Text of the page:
I just finished watching an interesting documentary film entitled The Searchers by Randolph Benson, who teaches at the Center for Documentary Studies at Duke University. The film focuses on private researchers during the aftermath of the JFK assassination who have questioned and investigated the official narrative put out by the Warren Commission and the Washington, D.C., establishment.
According to an interview of Benson, his work “has appeared on the Bravo Network and Canal Plus-France, and his film Man and Dog received several awards, including a Gold Medal from the Academy of Motion Picture Arts and Sciences’ Student Academy Awards.” According to its home page, The Searchers is the 2017 Winner of the Orson Wells Award at the Tiburon International Film Festival, a 2017 Official Selection by the International Freethought Film Festival, and a 2017 Official Selection of the Let’s All Be Free Film Festival.
Early JFK researchers featured in the film include Mark Lane, John Judge, Cyril Wecht, Robert Groden, Josiah Thompson, Jim DiEugenio, Jim Marrs, Gary Aguilar, Rex Bradford, Penn Jones, Vincent Salandria, Debra Conway, Harold Weisberg, Mary Farrell, Lisa Peace, Walt Brown, Mae Brussell, Ray Marcus, Shirley Martin, Lisa Pease, and John Kelin, most, if not all, of whom would be recognized by people who have delved into the JFK assassination.
There were two things that struck me about the film.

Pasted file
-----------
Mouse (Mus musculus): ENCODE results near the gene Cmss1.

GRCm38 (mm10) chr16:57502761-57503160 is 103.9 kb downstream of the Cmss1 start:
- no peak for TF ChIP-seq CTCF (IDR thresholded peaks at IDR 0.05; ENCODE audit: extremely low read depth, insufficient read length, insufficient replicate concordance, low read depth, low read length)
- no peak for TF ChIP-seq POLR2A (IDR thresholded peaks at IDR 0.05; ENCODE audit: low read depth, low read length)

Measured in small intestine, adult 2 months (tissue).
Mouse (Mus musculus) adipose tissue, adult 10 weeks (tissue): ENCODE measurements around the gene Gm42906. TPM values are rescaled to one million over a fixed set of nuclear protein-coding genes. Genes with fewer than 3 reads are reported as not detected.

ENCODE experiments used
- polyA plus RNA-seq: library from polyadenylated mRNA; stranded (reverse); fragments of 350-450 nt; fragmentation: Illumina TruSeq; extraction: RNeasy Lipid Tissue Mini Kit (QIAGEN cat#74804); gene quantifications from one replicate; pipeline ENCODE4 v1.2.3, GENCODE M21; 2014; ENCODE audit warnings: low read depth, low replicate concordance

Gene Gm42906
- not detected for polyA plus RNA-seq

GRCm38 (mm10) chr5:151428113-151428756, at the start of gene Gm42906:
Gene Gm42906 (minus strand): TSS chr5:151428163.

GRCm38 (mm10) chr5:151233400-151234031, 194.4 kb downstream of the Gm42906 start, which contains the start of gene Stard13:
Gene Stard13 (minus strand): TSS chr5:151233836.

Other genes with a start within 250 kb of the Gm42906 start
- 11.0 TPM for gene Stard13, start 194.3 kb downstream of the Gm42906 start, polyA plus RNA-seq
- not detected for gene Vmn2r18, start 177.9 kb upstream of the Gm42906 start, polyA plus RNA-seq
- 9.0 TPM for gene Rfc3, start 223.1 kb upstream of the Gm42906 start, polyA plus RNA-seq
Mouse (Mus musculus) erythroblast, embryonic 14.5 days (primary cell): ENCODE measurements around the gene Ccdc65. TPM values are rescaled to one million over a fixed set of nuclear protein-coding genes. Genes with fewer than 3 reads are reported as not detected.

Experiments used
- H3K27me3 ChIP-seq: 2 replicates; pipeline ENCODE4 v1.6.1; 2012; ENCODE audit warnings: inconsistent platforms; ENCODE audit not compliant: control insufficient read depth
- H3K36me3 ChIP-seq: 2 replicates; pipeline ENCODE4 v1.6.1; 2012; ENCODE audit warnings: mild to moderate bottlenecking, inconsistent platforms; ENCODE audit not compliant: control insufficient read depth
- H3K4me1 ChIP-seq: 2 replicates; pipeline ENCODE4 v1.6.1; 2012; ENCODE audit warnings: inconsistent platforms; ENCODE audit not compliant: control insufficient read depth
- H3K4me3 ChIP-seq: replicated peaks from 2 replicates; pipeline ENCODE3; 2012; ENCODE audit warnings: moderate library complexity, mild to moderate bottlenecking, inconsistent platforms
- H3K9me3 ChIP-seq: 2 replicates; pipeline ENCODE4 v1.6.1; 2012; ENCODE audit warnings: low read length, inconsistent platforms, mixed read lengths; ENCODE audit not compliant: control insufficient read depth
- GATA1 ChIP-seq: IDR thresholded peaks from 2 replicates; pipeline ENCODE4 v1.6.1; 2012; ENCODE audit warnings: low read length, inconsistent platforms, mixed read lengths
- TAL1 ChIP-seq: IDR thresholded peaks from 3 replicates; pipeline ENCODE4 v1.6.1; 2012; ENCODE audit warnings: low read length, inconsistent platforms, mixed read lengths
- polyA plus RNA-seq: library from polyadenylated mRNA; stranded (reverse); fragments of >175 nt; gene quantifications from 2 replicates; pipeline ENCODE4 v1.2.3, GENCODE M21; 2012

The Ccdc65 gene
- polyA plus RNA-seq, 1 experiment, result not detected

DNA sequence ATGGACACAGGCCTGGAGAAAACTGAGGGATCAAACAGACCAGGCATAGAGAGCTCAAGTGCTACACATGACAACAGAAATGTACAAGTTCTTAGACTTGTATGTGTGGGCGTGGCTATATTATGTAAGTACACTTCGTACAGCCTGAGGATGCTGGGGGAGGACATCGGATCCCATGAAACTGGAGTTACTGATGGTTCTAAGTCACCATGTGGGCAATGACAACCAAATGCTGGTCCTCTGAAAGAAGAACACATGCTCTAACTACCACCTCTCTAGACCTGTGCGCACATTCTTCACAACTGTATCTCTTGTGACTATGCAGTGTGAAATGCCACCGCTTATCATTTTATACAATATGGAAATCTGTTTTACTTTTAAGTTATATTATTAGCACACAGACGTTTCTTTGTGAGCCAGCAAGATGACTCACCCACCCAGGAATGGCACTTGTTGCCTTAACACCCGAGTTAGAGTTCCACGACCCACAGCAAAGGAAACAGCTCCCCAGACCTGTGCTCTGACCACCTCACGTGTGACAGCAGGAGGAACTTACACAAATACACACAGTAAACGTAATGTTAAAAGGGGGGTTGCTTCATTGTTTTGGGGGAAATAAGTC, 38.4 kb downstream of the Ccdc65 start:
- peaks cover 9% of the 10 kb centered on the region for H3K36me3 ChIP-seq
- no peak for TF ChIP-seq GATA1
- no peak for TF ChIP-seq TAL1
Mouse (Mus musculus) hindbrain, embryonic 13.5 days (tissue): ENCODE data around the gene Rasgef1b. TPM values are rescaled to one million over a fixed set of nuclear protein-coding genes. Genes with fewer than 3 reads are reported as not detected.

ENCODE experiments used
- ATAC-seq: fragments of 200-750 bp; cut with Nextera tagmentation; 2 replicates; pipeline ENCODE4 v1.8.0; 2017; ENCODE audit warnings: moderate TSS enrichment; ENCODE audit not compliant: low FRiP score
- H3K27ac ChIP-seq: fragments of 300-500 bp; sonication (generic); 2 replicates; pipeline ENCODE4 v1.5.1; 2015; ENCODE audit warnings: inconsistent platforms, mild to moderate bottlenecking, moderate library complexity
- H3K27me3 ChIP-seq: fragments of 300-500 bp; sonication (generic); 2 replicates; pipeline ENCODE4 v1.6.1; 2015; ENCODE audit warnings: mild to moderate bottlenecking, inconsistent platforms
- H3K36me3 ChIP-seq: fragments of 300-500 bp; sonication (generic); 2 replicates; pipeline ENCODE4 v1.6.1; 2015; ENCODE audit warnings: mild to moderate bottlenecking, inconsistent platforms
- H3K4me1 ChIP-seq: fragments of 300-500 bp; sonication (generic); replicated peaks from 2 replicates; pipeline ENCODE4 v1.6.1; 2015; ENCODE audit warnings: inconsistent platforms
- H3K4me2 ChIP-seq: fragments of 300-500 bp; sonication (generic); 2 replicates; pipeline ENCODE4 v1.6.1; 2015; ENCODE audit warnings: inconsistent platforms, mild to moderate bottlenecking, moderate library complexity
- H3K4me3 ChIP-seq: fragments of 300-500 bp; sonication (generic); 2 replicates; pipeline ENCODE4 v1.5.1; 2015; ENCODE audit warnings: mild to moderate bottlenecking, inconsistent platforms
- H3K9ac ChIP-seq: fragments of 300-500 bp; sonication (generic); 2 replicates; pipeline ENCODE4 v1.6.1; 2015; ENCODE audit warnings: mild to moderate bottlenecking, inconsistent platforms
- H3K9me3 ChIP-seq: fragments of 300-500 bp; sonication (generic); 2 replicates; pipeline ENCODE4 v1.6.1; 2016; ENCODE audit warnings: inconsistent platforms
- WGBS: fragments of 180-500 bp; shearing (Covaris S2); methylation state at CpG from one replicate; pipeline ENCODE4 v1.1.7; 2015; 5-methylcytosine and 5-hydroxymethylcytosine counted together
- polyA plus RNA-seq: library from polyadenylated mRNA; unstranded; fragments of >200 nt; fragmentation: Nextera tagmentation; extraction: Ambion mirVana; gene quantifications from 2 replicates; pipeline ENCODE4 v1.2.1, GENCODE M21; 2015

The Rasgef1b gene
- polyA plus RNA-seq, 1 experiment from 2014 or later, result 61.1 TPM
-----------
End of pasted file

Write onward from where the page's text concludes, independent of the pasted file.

One, how the researchers are ordinary, regular, down-to-earth people who came to the realization that there was something fundamentally wrong with the official narrative in the JFK assassination and who decided to devote much of their lives to seeking the truth about the assassination.
Two, how reporters and commentators within the mainstream media overwhelming did the opposite, automatically deferring to the official account and steadfastly declining to pursue any investigation to determine whether the official account was truthful.
Much of the film focuses on this unusual dichotomy. After all, ordinarily you would think that it would be enterprising reporters who would be investigating a story that is riddled with contradictions, anomalies, inconsistences, secrecy, mysteries, and lies by federal and state officials and that everyone else would be content to read the results of their investigations.
In the JFK assassination, it was (and is) the exact opposite. The mainstream media rolled over, and a group of self-selected individuals has done the investigating and ferreting out of the truth.
Of course the obvious question arises, one that the film does not answer or try to answer: Why? Why did the reporters and the mainstream media simply roll over and accept the official story from the very start? Why didn’t they consider the possibility that they were being lied to? Why didn’t they even consider the possibility that the accused assassin, Lee Harvey Oswald, was telling the truth when he denied having committed the crime and, going a critical step further, alleged that he was being framed for the crime? Why did they leave it to ordinary citizens to uncover the vast amount of circumstantial evidence, most of which U.S. officials kept secret, that has ultimately pointed in the direction of a U.S. national-security regime-change operation conducted against Kennedy? Why weren’t they even a bit suspicious about how the entire investigation into what was purportedly a lone-nut assassination was shrouded in national-security secrecy for decades? Why didn’t they at least wonder whether all that secrecy was designed to cover up evidence of a crime?
For example, consider the sworn testimony of Saundra K. Spencer, a Navy petty officer who was in charge of the White House Laboratory at the Naval Photographic Center in Washington, D.C. She worked closely with the president, including on highly classified matters. It would be virtually impossible to find a more competent and credible witness than Saundra Spencer.